PIA25025: Perseverance's Traverse, Seen From Above and Below
 Target Name:  Mars
 Is a satellite of:  Sol (our sun)
 Mission:  Mars Reconnaissance Orbiter (MRO)
 Spacecraft:  Mars Reconnaissance Orbiter (MRO)
 Instrument:  HiRISE
 Product Size:  888 x 458 pixels (w x h)
 Produced By:  U.S. Geological Survey
 Full-Res TIFF:  PIA25025.tif (1.103 MB)
 Full-Res JPEG:  PIA25025.jpg (63.05 kB)

Click on the image above to download a moderately sized image in JPEG format (possibly reduced in size from original)

Original Caption Released with Image:

This annotated-composite graphic shows the entry of NASA's Perseverance rover into the "South Séítah" geologic unit from both an orbital and subsurface perspective.

The annotated view from NASA's Mars Reconnaissance Orbitor (MRO) depicts the route Perseverance took into Séítah. The image was provided by MRO's High Resolution Imaging Experiment (HiRISE).

The graphic below the orbital image is the first "radargram" to be released by the Radar Imager for Mars' Subsurface Experiment (RIMFAX) instrument aboard Perseverance. It shows the subsurface as the rover drove across the "Artuby" ridgeline. The red lines link bright subsurface "reflectors" to erosion-resistant layers outcropping at the surface.

The University of Arizona, in Tucson, operates HiRISE, which was built by Ball Aerospace & Technologies Corp., in Boulder, Colorado. NASA's Jet Propulsion Laboratory, a division of Caltech in Pasadena, California, manages the Mars Reconnaissance Orbiter Project for NASA's Science Mission Directorate, Washington.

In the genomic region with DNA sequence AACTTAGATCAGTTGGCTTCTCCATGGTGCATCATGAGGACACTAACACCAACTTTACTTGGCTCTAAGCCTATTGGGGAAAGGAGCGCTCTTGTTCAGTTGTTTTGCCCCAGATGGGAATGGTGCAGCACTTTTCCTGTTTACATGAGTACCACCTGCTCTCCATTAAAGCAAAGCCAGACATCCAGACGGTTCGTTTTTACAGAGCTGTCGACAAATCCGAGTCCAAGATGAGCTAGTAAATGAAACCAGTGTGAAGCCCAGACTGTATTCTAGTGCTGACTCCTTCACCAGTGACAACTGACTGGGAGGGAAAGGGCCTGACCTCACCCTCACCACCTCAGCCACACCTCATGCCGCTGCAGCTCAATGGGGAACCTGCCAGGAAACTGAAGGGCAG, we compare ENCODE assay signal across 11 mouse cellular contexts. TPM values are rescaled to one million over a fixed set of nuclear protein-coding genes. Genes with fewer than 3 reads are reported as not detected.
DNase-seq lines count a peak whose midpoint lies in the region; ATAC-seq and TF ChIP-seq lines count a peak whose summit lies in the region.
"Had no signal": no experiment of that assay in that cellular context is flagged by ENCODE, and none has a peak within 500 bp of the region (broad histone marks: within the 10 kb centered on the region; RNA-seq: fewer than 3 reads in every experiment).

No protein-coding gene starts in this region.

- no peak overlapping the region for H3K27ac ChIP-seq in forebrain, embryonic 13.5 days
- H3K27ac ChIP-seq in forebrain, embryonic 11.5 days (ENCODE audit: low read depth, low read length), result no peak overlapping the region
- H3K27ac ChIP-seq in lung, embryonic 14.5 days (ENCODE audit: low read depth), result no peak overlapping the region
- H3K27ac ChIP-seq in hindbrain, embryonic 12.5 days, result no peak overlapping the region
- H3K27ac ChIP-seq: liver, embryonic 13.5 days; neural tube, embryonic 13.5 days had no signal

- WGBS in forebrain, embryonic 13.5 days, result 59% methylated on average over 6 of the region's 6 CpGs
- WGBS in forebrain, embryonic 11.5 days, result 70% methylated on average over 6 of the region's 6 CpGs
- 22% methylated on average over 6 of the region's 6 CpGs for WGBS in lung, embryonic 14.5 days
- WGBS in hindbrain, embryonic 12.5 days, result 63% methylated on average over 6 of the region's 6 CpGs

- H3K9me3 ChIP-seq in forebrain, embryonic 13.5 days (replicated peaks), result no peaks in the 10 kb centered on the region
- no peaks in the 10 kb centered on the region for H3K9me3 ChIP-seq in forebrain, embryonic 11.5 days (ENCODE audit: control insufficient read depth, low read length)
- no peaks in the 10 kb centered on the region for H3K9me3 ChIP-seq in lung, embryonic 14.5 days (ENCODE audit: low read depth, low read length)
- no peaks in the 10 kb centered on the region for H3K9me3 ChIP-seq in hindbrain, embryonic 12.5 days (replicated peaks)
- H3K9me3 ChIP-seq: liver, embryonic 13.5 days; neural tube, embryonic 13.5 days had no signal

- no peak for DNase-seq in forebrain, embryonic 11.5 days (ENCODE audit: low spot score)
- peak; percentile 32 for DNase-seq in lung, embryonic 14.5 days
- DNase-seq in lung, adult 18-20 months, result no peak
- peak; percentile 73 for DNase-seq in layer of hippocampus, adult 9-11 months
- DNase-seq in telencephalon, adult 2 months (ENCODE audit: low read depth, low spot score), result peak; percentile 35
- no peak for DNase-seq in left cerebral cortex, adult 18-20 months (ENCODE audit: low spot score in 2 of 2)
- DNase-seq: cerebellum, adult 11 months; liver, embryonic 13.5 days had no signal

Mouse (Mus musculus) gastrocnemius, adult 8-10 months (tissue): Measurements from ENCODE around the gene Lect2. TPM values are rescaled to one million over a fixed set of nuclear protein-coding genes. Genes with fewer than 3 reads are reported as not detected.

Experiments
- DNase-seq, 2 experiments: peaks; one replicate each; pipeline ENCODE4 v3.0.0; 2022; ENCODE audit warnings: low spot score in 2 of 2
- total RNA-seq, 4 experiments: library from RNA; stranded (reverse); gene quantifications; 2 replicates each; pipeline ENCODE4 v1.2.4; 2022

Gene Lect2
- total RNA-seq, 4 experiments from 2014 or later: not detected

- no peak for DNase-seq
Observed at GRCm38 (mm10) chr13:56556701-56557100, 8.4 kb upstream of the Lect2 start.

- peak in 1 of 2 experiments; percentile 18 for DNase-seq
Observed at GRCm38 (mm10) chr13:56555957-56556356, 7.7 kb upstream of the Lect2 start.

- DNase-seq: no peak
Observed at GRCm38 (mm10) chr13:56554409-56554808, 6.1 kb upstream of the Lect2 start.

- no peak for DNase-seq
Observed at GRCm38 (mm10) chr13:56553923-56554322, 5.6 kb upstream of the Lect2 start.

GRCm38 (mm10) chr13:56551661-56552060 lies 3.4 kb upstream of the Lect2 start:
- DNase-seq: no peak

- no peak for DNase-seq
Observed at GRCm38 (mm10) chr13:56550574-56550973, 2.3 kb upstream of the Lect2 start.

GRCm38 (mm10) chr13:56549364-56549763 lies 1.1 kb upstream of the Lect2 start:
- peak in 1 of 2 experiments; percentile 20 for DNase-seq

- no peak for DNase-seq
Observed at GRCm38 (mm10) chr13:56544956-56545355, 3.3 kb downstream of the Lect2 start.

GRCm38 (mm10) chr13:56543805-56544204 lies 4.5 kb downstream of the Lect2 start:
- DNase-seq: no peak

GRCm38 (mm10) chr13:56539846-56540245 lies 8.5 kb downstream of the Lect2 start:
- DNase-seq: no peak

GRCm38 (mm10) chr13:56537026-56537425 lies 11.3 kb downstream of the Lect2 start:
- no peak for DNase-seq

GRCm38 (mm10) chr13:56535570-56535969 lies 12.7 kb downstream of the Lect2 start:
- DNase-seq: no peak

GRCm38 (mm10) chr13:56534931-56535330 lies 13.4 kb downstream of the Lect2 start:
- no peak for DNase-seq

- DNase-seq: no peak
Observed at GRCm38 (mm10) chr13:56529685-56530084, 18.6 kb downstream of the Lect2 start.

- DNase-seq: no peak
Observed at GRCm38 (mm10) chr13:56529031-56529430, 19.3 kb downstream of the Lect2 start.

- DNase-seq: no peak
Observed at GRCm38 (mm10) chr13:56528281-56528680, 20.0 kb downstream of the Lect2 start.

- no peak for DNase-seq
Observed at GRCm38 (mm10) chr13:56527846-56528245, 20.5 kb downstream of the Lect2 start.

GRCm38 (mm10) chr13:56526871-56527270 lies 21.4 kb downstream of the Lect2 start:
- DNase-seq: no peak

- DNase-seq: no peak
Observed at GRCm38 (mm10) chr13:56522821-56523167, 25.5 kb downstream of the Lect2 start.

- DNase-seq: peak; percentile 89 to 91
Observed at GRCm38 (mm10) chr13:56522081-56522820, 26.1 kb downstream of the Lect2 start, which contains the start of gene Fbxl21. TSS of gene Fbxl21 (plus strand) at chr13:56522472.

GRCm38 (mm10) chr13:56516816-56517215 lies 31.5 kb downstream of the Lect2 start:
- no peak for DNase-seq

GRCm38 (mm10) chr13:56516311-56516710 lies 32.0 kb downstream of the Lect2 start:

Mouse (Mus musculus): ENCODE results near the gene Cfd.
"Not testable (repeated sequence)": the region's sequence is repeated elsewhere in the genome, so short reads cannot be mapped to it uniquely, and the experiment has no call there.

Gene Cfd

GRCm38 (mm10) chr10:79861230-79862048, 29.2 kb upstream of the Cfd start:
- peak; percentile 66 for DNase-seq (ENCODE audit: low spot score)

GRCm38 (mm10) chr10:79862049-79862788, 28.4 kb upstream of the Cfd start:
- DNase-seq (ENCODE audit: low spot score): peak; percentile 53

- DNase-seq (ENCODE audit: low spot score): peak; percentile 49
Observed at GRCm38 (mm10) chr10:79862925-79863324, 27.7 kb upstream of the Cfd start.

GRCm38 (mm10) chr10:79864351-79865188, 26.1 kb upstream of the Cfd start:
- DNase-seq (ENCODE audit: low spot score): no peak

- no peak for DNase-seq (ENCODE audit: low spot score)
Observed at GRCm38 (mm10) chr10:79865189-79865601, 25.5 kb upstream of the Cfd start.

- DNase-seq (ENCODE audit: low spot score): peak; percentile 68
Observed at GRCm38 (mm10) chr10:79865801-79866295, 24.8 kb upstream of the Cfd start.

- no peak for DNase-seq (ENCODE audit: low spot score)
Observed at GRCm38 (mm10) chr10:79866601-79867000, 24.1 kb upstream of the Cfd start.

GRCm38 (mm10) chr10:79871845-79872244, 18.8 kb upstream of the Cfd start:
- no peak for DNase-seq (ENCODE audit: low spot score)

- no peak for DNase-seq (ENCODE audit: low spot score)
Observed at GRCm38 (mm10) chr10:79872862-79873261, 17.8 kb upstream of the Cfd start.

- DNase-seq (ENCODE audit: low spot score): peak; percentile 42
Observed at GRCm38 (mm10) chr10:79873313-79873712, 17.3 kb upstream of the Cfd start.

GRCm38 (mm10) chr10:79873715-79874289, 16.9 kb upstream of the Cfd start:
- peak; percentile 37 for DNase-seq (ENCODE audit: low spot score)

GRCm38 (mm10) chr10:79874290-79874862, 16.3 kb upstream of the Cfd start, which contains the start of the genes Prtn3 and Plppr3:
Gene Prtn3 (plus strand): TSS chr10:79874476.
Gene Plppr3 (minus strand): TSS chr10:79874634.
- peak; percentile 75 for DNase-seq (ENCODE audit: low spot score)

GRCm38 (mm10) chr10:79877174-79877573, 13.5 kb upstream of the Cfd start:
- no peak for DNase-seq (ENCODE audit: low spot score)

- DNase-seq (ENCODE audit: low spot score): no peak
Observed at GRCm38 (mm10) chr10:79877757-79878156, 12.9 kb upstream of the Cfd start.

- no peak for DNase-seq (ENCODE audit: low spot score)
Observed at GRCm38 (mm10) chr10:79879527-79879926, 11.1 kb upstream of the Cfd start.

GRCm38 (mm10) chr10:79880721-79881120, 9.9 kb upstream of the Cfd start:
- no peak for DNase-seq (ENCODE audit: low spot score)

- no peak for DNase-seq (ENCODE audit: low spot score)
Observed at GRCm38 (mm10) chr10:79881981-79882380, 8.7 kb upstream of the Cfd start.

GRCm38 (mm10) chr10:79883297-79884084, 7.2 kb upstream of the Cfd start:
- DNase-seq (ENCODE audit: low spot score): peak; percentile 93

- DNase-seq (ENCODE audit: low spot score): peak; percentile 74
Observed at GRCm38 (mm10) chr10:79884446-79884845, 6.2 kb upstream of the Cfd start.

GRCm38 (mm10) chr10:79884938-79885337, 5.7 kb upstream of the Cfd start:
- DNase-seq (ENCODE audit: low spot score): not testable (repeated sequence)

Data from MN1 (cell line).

A key objective for Perseverance's mission on Mars is astrobiology, including the search for signs of ancient microbial life. The rover will characterize the planet's geology and past climate, pave the way for human exploration of the Red Planet, and be the first mission to collect and cache Martian rock and regolith (broken rock and dust).

Subsequent NASA missions, in cooperation with ESA (European Space Agency), would send spacecraft to Mars to collect these sealed samples from the surface and return them to Earth for in-depth analysis.

NASA's Jet Propulsion Laboratory in Southern California built and manages operations of the Mars 2020 Perseverance rover for NASA.

For more information about the mission, go to:



Image Credit:
NASA/JPL-Caltech/University of Arizona/USGS/FFI

Image Addition Date: